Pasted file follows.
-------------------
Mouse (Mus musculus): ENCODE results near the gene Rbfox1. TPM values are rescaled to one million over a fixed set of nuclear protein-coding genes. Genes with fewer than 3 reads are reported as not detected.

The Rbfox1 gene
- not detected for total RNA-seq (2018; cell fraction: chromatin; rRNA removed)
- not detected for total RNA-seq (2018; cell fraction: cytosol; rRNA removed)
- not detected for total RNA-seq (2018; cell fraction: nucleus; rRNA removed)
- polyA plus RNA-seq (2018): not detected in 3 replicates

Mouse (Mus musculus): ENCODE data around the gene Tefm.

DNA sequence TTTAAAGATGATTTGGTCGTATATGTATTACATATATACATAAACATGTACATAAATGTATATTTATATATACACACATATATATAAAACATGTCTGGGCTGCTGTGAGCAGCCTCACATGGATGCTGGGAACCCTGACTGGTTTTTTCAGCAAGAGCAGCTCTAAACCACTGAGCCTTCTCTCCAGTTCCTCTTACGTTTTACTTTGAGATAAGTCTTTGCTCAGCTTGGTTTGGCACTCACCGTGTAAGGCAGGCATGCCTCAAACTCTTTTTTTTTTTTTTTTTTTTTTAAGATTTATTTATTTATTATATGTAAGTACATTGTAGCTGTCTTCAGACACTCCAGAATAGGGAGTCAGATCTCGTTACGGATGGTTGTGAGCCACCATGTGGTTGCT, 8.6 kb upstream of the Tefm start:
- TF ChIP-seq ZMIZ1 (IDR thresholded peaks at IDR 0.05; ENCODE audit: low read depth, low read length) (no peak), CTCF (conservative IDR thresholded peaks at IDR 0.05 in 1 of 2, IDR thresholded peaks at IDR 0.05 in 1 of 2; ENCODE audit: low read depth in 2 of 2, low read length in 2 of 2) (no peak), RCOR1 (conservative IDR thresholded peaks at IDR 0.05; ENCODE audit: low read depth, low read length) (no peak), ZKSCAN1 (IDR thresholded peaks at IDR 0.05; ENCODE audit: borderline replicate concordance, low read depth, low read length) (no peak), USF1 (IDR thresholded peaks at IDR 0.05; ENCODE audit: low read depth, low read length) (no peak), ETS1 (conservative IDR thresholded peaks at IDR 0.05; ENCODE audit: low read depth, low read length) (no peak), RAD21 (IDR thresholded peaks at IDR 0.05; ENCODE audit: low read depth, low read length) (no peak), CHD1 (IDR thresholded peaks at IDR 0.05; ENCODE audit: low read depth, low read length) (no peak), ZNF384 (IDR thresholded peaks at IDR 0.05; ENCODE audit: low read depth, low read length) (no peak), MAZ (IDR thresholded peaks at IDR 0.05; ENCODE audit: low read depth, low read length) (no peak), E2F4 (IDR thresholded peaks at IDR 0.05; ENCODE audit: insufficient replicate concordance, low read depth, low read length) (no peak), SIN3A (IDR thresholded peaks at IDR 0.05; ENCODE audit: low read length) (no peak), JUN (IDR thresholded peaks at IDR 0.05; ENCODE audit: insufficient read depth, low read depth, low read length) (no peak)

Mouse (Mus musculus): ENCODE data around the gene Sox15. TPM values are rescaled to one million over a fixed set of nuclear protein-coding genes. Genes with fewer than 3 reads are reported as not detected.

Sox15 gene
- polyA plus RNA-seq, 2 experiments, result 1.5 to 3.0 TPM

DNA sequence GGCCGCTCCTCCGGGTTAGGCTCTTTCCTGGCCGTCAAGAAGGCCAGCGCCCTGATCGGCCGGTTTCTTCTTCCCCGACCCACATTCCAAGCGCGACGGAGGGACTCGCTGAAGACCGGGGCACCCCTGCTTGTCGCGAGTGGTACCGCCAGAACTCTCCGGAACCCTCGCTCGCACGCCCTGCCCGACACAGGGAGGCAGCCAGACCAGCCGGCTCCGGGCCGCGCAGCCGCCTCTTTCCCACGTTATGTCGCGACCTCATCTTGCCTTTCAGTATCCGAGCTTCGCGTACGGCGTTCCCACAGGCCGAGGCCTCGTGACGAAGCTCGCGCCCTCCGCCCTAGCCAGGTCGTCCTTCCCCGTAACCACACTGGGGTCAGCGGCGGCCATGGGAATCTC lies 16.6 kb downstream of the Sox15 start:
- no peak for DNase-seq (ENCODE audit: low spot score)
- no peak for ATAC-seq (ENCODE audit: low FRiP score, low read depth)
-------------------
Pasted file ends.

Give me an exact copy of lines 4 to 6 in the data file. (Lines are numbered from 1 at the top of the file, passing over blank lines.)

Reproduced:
- not detected for total RNA-seq (2018; cell fraction: cytosol; rRNA removed)
- not detected for total RNA-seq (2018; cell fraction: nucleus; rRNA removed)
- polyA plus RNA-seq (2018): not detected in 3 replicates